Saturday, September 23, 2006

Would Matthew Not Have Used Mark if He Really Wrote Matthew?

This sort of objection gets trotted out from time to time: If Matthew was an eyewitness, he would not have used Mark. Therefore, Matthew the Apostle did not write Matthew. Aside from the obvious assumption of Markan priority, which is the most popular theory but by no means certain, there are a number of problems with this objection.

The assumption is that it is unnatural to suppose that for information which Matthew, as one of the Twelve, had already received firsthand he would resort to a book written by Mark, a man who did not even belong to the inner circle of the Twelve.

For starters, the tradition that Mark authored Mark also includes Peter in that Mark is regarded as Peter's stenographer. In that event, Matthew is using Mark, assuming Markan priority, because Mark is, for all intents and purposes, Peter's secretary.

Second, there is some discussion about the young man who ran away at Gethsemane. If this was Mark as a young man, then Mark is an eyewitness of at least part of his own gospel.

Third, if Matthew composed in the Hebrew vernacular and/or, more concretely, in a Jewish / rabbinic style, this would fit with what we have in Acts, in which the Twelve were set apart for teaching, and the first major persecution was against Hellenistic Jews who had become Christians, in which case the Twelve were not among the persecuted. Indeed, Mark could well represent the written core of the teaching of the Twelve about Jesus which they compiled together. It would not be recorded until later, but Matthew had access to it, because the Twelve had gotten their teaching straight, as it were, while together in Jerusalem. Mark is, on this view, the core, Matthew is the extension of the core. Mark, on this view, in its written form comes later than Matthew, because Mark presumably writes it down near Peter's death. Matthew, on this view, comes first, and Matthew, since it borrows from the LXX not the Hebrew text for some OT citations, would be an extended version for the Hellenistic Jewish churches that were planted as a result of the dispersion. One does not need direct literary dependence, e.g. copying from one to the other on such a view, given that memory and verbatim passing down of liturgy was an extremely well developed skill in this society. What we have in Mark is, thus, on this view, the core liturgy. Matthew is a written version of that liturgy with added details from his notes. Matthew's gospel was historically popular for catechumenates to learn for use the more southern geographical areas of the Ante-Nicene church, so this hypothesis fits what we would expect. Should it be objected this is conjecture, the reply would be that Q, Markan priority, and whole host of other theories, especially the idea that communities of Christians composed the gospel involves much more conjecture.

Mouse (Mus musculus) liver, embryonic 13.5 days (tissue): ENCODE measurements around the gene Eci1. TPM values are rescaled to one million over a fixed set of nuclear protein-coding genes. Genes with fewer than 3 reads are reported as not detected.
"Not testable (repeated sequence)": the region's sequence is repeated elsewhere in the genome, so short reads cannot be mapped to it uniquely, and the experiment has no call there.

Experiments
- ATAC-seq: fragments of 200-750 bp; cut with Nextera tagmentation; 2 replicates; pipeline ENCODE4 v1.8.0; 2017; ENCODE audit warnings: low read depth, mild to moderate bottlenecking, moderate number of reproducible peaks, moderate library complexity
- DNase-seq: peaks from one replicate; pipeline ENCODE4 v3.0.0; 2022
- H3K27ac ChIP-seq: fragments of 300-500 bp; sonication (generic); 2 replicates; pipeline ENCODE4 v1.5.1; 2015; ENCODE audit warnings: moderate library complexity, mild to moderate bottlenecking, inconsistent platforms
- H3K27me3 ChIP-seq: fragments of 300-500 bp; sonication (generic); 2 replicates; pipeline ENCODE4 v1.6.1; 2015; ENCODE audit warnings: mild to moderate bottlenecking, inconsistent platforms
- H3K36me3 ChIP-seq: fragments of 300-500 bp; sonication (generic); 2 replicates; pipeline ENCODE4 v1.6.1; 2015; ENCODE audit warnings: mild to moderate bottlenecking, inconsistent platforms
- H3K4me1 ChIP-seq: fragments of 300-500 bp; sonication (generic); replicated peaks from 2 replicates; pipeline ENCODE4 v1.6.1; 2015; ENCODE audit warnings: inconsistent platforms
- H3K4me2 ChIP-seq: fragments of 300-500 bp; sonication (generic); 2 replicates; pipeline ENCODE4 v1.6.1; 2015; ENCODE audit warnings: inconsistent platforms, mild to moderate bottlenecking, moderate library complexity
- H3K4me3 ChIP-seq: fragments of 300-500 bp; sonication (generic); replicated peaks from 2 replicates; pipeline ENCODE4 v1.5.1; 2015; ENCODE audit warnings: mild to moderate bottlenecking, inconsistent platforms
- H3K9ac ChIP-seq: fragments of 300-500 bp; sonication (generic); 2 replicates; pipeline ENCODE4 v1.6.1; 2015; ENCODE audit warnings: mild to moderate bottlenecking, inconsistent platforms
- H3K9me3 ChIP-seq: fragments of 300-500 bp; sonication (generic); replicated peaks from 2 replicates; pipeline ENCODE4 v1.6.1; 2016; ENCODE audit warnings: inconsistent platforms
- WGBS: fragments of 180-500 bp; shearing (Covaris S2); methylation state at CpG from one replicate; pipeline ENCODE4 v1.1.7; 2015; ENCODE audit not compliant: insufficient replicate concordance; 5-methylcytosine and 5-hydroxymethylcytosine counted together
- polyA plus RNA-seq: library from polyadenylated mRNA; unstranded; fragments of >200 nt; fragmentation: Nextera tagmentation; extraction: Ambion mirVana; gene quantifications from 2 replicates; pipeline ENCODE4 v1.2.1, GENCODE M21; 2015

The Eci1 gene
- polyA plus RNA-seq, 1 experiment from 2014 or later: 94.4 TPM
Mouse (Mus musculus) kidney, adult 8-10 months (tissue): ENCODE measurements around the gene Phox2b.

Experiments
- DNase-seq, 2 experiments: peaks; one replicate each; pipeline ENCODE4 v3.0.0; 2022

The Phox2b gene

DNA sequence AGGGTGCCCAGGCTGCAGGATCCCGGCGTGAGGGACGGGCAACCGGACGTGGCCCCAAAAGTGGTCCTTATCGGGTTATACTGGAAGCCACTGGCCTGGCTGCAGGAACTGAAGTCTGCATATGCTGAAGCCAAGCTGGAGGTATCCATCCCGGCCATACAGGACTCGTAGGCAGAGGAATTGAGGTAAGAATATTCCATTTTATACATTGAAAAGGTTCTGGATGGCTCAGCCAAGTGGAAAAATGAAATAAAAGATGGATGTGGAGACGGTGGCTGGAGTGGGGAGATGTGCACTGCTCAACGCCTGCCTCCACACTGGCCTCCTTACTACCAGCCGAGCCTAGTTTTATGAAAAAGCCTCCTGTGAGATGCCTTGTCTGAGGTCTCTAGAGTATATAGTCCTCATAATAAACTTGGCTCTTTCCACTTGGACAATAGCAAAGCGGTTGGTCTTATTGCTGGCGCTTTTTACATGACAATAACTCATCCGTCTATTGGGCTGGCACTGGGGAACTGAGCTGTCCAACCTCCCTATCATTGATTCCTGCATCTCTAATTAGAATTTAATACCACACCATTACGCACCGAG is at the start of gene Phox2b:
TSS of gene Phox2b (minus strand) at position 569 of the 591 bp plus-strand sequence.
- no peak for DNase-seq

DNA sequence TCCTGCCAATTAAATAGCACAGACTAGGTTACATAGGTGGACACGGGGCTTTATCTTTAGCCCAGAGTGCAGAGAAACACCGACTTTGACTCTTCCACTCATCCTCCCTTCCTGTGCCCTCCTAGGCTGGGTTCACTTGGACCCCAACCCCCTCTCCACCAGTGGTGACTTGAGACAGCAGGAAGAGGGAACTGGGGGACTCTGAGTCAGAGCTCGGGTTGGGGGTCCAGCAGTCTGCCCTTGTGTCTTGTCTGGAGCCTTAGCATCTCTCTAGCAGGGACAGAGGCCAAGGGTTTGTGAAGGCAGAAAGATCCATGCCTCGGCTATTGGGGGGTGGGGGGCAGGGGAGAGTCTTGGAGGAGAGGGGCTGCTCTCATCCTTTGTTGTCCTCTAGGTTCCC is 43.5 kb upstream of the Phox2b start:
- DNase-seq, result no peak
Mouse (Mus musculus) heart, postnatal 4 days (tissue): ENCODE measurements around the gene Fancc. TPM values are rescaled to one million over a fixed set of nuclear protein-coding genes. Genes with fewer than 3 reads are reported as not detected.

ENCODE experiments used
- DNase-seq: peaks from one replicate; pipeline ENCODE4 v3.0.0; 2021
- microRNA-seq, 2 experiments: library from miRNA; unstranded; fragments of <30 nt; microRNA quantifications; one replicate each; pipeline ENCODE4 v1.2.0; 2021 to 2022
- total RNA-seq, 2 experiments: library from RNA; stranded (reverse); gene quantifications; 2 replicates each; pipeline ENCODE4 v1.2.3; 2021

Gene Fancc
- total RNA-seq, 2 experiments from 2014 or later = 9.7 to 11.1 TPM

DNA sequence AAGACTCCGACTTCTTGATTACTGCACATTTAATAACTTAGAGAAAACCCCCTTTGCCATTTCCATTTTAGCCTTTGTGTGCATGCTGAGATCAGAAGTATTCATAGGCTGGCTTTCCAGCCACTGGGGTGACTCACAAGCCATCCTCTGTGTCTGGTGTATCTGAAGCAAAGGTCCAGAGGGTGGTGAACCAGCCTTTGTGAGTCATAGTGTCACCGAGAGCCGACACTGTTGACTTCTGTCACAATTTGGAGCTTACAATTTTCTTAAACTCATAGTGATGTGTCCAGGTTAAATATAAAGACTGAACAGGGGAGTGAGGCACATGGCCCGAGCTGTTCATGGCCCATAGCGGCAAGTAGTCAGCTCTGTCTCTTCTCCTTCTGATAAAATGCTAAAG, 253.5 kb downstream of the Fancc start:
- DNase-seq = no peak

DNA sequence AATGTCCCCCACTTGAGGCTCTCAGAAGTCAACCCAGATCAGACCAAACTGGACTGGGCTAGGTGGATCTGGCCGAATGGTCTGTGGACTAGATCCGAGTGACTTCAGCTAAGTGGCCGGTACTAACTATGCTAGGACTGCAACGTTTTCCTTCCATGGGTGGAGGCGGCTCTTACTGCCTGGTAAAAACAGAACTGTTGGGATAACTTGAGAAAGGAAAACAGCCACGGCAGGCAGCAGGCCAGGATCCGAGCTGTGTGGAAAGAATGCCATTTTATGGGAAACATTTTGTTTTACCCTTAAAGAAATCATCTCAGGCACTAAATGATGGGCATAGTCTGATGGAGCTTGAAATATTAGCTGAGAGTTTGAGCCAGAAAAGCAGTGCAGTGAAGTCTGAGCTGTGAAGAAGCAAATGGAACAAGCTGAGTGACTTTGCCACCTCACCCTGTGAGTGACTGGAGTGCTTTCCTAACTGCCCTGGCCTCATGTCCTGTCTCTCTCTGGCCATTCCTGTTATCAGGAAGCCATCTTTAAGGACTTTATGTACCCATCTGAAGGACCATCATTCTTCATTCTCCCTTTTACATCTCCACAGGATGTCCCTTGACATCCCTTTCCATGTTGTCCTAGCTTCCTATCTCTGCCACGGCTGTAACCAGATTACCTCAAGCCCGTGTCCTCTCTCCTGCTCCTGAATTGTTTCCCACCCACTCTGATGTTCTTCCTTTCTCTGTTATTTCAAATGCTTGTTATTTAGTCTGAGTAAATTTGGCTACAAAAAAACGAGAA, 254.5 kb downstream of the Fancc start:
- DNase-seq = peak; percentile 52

That said, assuming Markan priority, there's a nother problem with the assumption that Matthew would not have used Mark. This assumption is used as a premise in two syllogisms with opposite conclusions:

Syllogism 1:
a. Matthew, eyewitness of Christ's ministry and hearer of his words, wrote the Gospel that bears his name.

b. A close witness, in writing the gospel, would not have felt a need to borrow from or outright use a gospel written by a non-eyewitness.

c. Therefore Matthew did not use Mark.

This one aimed at conservatives evangelicals and sometimes used by them. So, you see, when we discuss this assumption, we are not merely taking aim at critics like Jon Curry. Rather, we are taking aim at those on our own side of the aisle. More on this later.

Syllogism 2:

a. Literary comparison proves "Matthew" depends on Mark for a considerable portion of its contents.

b. A close witness, in composing "Matthew," would not have felt the need to borrow from or use a gospel written by a non-eyewitness.

c. Therefore, the Apostle Matthew, eyewitness of Christ's life and earwitness to His words, cannot have written the gospel, and the tradition that he did so is false.

In both of this the second premise is faulty. For starters, Matthean priority is another live option, so one is just assuming what he must prove in order to hold this in the case of Syllogism 2. The first syllogism is used at times by those asserting Matthean priority. It's a faulty syllogism for them to use, because it assumes a particular order of authorship as well. If one holds to Markan priority already and still uses Syllogism 1, then one would be holding a view that logically pulls away from Markan priority.